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Burman, Ritambhar; Alperin, Noam; Lee, Sang H.; Ertl-Wagner, Brigit (2018): Patient-specific cranio-spinal compliance distribution using lumped-parameter model: its relation with ICP over a wide age range. In: Fluids and Barriers of the Cns 15:29
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Abstract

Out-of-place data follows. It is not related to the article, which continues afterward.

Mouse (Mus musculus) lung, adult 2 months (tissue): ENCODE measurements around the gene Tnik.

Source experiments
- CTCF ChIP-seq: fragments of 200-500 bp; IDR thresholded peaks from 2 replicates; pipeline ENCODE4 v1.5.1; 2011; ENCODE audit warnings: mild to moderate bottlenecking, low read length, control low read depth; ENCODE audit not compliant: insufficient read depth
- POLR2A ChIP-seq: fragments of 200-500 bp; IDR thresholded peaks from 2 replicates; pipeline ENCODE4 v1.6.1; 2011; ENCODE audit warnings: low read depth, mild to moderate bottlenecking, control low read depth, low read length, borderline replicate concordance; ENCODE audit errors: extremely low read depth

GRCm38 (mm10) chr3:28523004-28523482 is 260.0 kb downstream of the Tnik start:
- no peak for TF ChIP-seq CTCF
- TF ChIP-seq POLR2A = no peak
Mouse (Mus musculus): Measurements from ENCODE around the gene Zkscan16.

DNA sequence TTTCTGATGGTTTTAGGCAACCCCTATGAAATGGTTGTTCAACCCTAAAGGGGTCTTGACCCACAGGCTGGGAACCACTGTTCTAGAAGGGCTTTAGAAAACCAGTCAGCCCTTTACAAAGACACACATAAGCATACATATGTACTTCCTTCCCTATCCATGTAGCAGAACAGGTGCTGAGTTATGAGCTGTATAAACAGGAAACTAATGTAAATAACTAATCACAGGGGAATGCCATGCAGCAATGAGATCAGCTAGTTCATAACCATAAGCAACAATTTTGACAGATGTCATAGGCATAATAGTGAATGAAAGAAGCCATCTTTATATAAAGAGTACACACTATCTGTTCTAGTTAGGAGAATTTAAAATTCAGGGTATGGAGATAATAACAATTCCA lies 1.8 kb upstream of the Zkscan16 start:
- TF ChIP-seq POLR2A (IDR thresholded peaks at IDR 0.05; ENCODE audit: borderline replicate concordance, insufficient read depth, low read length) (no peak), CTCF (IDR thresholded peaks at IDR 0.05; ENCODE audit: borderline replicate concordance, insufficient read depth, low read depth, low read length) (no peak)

Background: The distribution of cranio-spinal compliance (CSC) in the brain and spinal cord is a fundamental question, as it would determine the overall role of the compartments in modulating ICP in healthy and diseased states. Invasive methods for measurement of CSC using infusion-based techniques provide overall CSC estimate, but not the individual sub-compartmental contribution. Additionally, the outcome of the infusion-based method depends on the infusion site and dynamics. This article presents a method to determine compliance distribution between the cranium and spinal canal non-invasively using data obtained from patients. We hypothesize that this CSC distribution is indicative of the ICP. Methods: We propose a lumped-parameter model representing the hydro and hemodynamics of the cranio-spinal system. The input and output to the model are phase-contrast MRI derived volumetric transcranial blood flow measured in vivo, and CSF flow at the spinal cervical level, respectively. The novelty of the method lies in the model mathematics that predicts CSC distribution (that obeys the physical laws) from the system dc gain of the discrete-domain transfer function. 104 healthy individuals (48 males, 56 females, age 25.414.9years, range 3-60years) without any history of neurological diseases, were used in the study. Non-invasive MR assisted estimate of ICP was calculated and compared with the cranial compliance to prove our hypothesis. Results: A significant negative correlation was found between model-predicted cranial contribution to CSC and MR-ICP. The spinal canal provided majority of the compliance in all the age groups up to 40years. However, no single sub-compartment provided majority of the compliance in 41-60years age group. The cranial contribution to CSC and MR-ICP were significantly correlated with age, with gender not affecting the compliance distribution. Spinal contribution to CSC significantly positively correlated with CSF stroke volume. Conclusions: This paper describes MRI-based non-invasive way to determine the cranio-spinal compliance distribution in the brain and spinal canal sub-compartments. The proposed mathematics makes the model always stable and within the physiological range. The model-derived cranial compliance was strongly negatively correlated to non-invasive MR-ICP data from 104 patients, indicating that compliance distribution plays a major role in modulating ICP.